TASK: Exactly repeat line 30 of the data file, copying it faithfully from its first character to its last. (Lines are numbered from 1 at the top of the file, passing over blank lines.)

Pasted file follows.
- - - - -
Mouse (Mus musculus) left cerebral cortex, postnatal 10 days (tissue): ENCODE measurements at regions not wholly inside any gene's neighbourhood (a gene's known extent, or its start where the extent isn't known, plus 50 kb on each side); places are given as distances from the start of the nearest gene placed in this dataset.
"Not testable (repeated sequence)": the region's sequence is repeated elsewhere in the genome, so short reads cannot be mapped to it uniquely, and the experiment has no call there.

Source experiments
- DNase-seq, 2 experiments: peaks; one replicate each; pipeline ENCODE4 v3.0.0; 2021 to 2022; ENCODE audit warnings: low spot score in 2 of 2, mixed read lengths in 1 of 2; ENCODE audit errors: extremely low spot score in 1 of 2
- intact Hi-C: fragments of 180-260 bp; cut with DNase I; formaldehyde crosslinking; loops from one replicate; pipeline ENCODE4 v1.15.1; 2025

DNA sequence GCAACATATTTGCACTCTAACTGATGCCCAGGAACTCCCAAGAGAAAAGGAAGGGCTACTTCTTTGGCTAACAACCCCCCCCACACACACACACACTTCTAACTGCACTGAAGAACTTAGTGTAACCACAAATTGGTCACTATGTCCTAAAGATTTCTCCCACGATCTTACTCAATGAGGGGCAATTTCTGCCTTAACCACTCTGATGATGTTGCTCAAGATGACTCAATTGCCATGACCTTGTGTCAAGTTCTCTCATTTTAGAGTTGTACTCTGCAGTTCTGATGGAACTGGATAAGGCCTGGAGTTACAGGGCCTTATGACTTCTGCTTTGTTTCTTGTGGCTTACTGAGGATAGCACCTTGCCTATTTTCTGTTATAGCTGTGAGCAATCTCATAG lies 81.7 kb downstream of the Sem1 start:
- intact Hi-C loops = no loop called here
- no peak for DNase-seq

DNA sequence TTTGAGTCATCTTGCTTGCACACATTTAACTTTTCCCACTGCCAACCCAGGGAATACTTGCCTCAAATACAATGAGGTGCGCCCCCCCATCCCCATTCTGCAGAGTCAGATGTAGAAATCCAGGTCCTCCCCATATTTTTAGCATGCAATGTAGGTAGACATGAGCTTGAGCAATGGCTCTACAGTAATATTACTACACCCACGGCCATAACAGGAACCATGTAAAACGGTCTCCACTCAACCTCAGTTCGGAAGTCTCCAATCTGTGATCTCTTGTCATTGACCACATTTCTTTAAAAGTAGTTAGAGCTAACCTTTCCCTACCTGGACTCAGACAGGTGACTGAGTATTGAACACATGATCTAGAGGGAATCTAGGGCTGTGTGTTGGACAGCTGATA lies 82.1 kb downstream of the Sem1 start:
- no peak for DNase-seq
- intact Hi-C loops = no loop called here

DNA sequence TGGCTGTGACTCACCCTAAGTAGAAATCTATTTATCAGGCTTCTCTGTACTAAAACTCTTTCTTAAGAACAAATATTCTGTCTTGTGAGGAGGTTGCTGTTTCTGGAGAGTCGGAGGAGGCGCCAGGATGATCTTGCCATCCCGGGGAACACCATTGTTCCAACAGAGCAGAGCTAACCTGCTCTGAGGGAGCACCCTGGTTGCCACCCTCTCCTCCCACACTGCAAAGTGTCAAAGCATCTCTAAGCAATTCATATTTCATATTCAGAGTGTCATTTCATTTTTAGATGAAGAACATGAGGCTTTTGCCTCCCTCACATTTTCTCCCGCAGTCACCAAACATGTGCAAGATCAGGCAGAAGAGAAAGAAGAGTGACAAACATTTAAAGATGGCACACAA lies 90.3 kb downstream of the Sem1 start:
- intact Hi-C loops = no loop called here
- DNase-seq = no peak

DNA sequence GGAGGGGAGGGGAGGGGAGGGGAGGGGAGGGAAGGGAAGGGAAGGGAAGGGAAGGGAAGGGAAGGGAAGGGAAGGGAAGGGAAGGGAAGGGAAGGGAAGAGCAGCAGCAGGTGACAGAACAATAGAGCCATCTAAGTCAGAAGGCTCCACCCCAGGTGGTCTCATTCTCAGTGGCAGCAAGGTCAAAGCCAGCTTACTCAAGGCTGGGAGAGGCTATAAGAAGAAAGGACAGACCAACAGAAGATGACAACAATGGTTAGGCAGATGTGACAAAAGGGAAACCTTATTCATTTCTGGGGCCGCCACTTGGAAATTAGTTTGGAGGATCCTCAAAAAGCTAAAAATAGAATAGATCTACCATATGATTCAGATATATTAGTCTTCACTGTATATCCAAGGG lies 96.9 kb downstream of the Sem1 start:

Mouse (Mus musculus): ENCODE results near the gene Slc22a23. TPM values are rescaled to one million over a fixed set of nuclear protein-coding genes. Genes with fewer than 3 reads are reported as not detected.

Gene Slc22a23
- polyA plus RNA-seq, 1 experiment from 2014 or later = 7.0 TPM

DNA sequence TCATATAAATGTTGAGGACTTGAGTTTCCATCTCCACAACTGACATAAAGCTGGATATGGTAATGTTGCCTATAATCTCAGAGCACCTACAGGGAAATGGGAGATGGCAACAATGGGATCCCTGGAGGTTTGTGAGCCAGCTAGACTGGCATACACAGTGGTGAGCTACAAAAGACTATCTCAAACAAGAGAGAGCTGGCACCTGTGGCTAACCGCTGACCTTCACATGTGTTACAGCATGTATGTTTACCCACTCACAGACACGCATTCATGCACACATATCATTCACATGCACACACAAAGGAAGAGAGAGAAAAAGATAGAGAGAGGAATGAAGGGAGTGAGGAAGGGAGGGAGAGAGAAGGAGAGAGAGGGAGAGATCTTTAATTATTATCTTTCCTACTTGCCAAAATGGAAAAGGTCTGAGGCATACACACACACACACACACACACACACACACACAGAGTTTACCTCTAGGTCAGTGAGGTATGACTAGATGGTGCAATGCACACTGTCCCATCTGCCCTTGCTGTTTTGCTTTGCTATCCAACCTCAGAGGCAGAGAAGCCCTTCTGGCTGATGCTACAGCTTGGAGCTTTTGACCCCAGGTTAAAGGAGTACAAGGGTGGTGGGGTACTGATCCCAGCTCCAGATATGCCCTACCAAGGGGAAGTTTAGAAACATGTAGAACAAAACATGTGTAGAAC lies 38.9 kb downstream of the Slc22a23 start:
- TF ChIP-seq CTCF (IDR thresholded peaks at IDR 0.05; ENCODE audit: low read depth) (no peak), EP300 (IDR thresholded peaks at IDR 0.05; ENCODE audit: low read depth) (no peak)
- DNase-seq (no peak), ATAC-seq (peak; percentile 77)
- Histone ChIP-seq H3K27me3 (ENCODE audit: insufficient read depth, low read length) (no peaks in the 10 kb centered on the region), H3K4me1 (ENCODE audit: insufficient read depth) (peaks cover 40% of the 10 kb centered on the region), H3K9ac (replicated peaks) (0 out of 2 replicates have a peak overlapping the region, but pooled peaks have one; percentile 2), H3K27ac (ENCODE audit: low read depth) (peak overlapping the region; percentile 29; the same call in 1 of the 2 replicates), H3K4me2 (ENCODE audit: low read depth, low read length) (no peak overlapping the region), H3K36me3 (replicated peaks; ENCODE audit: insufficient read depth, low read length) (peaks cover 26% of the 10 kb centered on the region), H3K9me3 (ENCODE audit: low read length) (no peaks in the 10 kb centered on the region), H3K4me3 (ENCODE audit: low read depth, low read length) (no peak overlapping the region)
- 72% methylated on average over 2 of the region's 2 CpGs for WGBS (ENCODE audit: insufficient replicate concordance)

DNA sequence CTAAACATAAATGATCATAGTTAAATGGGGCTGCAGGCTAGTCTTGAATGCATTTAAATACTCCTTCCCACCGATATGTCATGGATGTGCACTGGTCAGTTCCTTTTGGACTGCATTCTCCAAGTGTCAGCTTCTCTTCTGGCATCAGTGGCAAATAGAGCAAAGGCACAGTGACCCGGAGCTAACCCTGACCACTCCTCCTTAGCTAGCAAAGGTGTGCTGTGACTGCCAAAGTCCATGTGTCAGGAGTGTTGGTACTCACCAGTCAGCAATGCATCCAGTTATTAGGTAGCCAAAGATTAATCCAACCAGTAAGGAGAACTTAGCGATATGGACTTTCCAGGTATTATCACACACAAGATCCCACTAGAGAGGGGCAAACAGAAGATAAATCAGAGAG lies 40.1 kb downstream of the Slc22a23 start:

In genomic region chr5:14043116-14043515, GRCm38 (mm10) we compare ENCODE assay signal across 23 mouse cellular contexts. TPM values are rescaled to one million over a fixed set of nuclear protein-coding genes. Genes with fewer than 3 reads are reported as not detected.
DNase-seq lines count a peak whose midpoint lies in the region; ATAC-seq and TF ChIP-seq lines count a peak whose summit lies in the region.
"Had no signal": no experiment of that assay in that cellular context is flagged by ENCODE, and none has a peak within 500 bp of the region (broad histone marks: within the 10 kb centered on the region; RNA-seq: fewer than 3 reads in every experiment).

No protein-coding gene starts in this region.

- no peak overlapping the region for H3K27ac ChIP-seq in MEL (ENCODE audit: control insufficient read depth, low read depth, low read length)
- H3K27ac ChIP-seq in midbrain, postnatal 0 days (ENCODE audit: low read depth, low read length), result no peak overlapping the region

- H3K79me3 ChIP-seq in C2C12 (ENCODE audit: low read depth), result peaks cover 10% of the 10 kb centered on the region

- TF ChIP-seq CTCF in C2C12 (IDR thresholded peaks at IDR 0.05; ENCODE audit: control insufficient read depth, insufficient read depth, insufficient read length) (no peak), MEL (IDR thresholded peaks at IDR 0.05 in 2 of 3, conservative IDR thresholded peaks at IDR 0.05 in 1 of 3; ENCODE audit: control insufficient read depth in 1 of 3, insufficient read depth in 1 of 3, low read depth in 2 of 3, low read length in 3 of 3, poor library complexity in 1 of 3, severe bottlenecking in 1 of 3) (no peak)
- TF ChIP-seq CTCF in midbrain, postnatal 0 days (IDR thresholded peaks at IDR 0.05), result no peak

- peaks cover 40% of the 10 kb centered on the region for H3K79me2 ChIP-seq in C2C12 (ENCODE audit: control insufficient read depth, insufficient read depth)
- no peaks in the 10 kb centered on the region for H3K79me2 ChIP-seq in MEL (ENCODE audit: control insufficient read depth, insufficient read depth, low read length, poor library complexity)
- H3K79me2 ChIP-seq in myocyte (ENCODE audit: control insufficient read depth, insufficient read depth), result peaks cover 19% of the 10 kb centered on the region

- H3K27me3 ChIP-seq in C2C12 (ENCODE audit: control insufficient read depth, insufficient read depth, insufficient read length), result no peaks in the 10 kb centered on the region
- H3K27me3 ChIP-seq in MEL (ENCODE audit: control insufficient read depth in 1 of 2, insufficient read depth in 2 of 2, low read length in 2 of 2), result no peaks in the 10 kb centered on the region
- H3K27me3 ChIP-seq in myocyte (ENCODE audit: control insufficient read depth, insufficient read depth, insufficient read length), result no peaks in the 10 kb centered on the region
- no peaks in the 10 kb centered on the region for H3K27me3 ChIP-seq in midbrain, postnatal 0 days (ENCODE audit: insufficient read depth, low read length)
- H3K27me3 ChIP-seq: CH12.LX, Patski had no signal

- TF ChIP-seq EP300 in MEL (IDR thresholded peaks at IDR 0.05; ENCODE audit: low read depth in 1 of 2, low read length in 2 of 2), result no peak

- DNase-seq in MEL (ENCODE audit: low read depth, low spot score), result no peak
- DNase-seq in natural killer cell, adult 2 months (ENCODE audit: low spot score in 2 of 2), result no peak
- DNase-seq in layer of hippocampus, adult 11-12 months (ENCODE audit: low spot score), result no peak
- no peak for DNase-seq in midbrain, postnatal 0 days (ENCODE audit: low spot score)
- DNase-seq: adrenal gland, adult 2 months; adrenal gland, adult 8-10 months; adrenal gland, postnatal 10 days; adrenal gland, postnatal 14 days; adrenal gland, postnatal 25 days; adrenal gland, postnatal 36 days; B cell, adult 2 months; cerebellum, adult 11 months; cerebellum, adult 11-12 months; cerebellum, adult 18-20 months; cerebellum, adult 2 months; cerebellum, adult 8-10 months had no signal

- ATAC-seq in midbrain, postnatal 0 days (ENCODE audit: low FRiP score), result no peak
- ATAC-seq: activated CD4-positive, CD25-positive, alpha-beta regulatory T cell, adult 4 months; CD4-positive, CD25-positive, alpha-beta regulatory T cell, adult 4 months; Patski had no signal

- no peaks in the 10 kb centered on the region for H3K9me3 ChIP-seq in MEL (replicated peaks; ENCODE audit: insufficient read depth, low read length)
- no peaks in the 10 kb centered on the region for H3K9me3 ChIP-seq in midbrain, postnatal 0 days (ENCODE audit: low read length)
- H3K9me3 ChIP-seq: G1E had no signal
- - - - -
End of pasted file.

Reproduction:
- H3K27ac ChIP-seq in midbrain, postnatal 0 days (ENCODE audit: low read depth, low read length), result no peak overlapping the region